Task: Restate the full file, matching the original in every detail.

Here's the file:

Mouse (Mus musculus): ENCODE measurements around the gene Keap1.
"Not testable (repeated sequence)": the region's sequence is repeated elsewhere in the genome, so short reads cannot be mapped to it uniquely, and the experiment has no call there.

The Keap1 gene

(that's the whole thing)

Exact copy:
Mouse (Mus musculus): ENCODE measurements around the gene Keap1.
"Not testable (repeated sequence)": the region's sequence is repeated elsewhere in the genome, so short reads cannot be mapped to it uniquely, and the experiment has no call there.

The Keap1 gene